Nonetheless, Trotz seemed like his old, patient and pragmatic self after this third straight loss on home ice. The paint was intact on the walls of the Predators’ dressing room after the game; Trotz has had his tirade last week in Vancouver; there was no need for a repeat performance. The team probably took a step sideways with the loss, but definitely not a step back.
One Fish, Two Fish, Hurt Fish, New Fish
Among the positives was the encouraging play of forward Mike Fisher, returning from offseason shoulder surgery for his first game of the season.
Fisher, acquired from the Ottawa Senators last February, played throughout the latter part of the 2010-11 season with a painful shoulder injury he suffered on November 2, 2010 versus Toronto while still with the Senators. Due to the Sens’ cap situation at the time, he was unable to go on the IR and was instead relegated to taking ‘maintenance days’ as the only recuperation for his infirmity. Nonetheless, during those ‘good days’ when the shoulder was feeling better, Fisher looked every bit the player the Preds knew him to be; at other times, not so much.
After corrective surgery in May, it was assumed that Fisher would be ready to go by training camp. However, residual tenderness extended the typical three months’ recovery time for an injury of this nature.
At the first day of camp in September Fisher said that he was “making progress, steadily,” but that the shoulder was still not strong enough, noting later that he wouldn’t come back until he was completely ready. The good news is, now we know that he is at least very close to indeed being 100%.
Even during the physical ups and downs of last season, Fish looked at times unstoppable on the ice. Tuesday night his play showed flashes of his normal self, but said he believes there still things he needs to work on.
Fisher was diplomatic in his postgame comments, indicating that the Preds’ performance was one that he and the team could build on. Regarding his newly-repaired shoulder, Fisher indicated that it was still a work in progress, but that it actually felt better than he’d expected it to, particularly on faceoffs – something Trotz had indicated earlier he might not expect Fisher to do right away. Instead, Fish took the lion’s share of draws for Nashville on the night, winning 12 of 23.
“I still have to work on strength and little things, so I’m not as strong as I’d like to be,” Fisher admitted, “But that being said, I felt good; I felt like I could battle and do some good things, but overall I think faceoffs felt good tonight and I thought I felt a little better than where we ended up, for sure.”
I don’t know about you, but to me, just about the scariest thing I believe I could face as an NHL hockey player is to have my brain scrambled. While it’s true that concussions have always been a part of life in the NHL, the research and information that have come to light in recent years makes the proposition of receiving a one a true cause for concern.
The other Predators veteran making his first appearance in Predators Gold Tuesday night was defenseman Francis Bouillon. The Cube had his block knocked off back in January, forcing him to miss the entire second half of the season, including the Preds’ entire playoff run. Since then, along the way of battling back from the condition, Bouillon suffered a pair of setbacks with post-concussion symptoms that forced him to shut down his comeback efforts, and for a brief time had him contemplating retirement. Nonetheless, his patience and perseverance appear to have paid off.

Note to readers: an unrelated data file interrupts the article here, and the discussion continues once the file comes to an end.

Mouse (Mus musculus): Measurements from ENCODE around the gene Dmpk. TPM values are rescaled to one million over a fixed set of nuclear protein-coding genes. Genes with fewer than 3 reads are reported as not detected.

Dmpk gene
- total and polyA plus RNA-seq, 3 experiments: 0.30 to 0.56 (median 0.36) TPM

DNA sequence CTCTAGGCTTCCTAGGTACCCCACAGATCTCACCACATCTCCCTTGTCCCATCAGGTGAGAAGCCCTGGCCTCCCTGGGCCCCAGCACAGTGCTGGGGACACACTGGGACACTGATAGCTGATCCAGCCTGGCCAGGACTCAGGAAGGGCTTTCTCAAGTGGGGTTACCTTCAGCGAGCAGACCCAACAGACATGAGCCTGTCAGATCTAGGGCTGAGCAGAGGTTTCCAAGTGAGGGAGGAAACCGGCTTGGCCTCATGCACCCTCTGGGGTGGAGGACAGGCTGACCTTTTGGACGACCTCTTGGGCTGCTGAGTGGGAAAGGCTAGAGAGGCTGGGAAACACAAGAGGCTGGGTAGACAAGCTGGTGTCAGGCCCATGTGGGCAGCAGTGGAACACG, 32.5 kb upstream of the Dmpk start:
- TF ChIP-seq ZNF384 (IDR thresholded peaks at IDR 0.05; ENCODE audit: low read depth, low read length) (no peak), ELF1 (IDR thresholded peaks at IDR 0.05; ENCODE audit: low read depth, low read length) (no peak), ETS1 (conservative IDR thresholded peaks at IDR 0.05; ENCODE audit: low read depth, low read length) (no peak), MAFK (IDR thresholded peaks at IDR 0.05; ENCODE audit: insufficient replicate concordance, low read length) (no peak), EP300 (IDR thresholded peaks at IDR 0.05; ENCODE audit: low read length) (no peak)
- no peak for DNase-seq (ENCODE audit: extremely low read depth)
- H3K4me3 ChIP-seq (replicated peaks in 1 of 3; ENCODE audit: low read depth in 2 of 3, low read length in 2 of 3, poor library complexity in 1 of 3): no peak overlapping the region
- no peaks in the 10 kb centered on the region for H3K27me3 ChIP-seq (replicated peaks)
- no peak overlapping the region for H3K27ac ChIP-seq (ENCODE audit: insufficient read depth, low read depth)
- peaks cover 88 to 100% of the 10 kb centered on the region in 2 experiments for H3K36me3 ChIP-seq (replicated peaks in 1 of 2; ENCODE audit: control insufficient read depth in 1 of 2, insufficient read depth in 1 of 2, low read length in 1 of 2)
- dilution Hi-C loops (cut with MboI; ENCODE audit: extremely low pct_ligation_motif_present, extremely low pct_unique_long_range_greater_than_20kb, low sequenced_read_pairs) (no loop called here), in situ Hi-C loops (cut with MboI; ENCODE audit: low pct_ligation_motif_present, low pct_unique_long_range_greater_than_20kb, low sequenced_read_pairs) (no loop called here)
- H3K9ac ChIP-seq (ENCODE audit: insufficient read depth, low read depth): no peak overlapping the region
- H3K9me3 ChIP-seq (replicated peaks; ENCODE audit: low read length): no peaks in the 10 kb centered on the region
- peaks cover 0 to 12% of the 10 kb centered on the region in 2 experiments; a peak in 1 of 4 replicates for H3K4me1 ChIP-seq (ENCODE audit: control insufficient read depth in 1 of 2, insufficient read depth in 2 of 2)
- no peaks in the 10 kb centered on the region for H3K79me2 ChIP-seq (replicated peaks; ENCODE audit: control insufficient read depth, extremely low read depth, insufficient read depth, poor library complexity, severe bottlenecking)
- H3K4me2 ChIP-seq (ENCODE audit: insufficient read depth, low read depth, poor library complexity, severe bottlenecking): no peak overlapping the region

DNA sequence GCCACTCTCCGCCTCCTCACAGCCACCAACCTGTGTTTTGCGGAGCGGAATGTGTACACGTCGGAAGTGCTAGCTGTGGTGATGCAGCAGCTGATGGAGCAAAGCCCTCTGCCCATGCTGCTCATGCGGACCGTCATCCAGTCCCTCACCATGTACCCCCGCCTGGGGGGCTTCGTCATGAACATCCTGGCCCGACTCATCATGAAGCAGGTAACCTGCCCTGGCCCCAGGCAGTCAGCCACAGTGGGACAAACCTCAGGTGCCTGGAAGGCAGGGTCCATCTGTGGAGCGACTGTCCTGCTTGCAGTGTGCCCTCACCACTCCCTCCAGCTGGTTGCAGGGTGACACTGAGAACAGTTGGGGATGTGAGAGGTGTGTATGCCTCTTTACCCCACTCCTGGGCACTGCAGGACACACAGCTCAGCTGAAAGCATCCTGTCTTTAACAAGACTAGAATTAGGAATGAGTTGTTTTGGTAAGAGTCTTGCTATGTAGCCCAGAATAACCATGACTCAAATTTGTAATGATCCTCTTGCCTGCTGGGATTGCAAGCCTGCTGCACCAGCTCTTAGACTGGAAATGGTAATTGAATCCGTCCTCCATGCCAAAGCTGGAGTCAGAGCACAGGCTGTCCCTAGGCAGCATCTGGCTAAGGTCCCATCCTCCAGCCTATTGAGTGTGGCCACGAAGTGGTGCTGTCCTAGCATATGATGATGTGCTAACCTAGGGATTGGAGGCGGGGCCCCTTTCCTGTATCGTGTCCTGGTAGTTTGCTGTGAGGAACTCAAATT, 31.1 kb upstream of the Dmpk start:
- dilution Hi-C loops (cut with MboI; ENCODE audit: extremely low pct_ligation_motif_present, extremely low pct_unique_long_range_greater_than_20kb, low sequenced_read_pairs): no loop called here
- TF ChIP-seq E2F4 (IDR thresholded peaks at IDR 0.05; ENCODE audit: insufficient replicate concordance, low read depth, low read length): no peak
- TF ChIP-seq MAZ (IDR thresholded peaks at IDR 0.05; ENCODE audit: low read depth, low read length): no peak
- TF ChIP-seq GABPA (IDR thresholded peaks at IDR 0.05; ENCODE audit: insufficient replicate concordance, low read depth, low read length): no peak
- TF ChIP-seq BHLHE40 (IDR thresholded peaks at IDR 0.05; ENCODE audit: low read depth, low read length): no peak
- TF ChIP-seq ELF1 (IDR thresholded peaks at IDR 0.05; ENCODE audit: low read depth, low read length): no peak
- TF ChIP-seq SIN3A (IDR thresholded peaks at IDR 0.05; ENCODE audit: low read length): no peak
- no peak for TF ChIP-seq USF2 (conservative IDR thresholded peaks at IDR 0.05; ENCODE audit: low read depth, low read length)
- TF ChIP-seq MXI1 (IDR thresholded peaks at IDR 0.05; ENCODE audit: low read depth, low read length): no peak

In his return to the ice, Bouillon skated in the third defensive pairing with Jack Hillen and saw 17:32 of ice time. He moved the puck well and didn’t back down from contact – even when the contact was to his head.
San Jose’s Brad Winchester, perhaps inadvertently, but most positively forearmed Bouillon in the head while in the process of checking him into the glass at center ice. The hit drew a penalty and Bouillon reacted by getting ALL up in Winchester’s face, voicing his disapproval.
As it turned out, no harm was done on either side as the Sharks would successfully kill the penalty. However, the obvious courage displayed by Frankie was an encouraging sign. His presence, as Trotz would later acknowledge, will hopefully serve as a stabilizing force to the so-far, rather shaky nature of the Preds’ play on the young season.
Regarding his new defensive partner, Hillen, Bouillon exclaimed, “He’s a good defenseman; I like to play with him. He’s really mobile and moves the puck pretty well.”
I was especially impressed with Bouillon’s play; that he didn’t hold anything back — from the first big hit he laid at around the 8 minute mark of the first period, to standing his ground versus Winchester later on — Frankie looked like Frankie; it was a beautiful thing to see. His presence has been sorely missed.
“It’s the first time in a long time, in some ways, that I didn’t feel we were out-manned. Getting those two veterans in the lineup stabilized everything. If we can get Martin Erat back into the lineup I think we can stabilize more and I think we’ll be able to move forward a little bit better than we have.
“I was really impressed with Frankie. You can see that he’s a veteran, poised player. He wasn’t backing down from anybody; he didn’t play shy. It was good to see him play, just because he’s such a great person – he’s one of those teammates that everybody cheers for.”
It wasn’t the happy ending the Preds were hoping for, however, for all but the most cynical, the return of Fisher and Bouillon was definitely encouraging to see.
It’s actually kind of refreshing to project the possible benefits of the Preds continuing perhaps to get a little older over the next few weeks.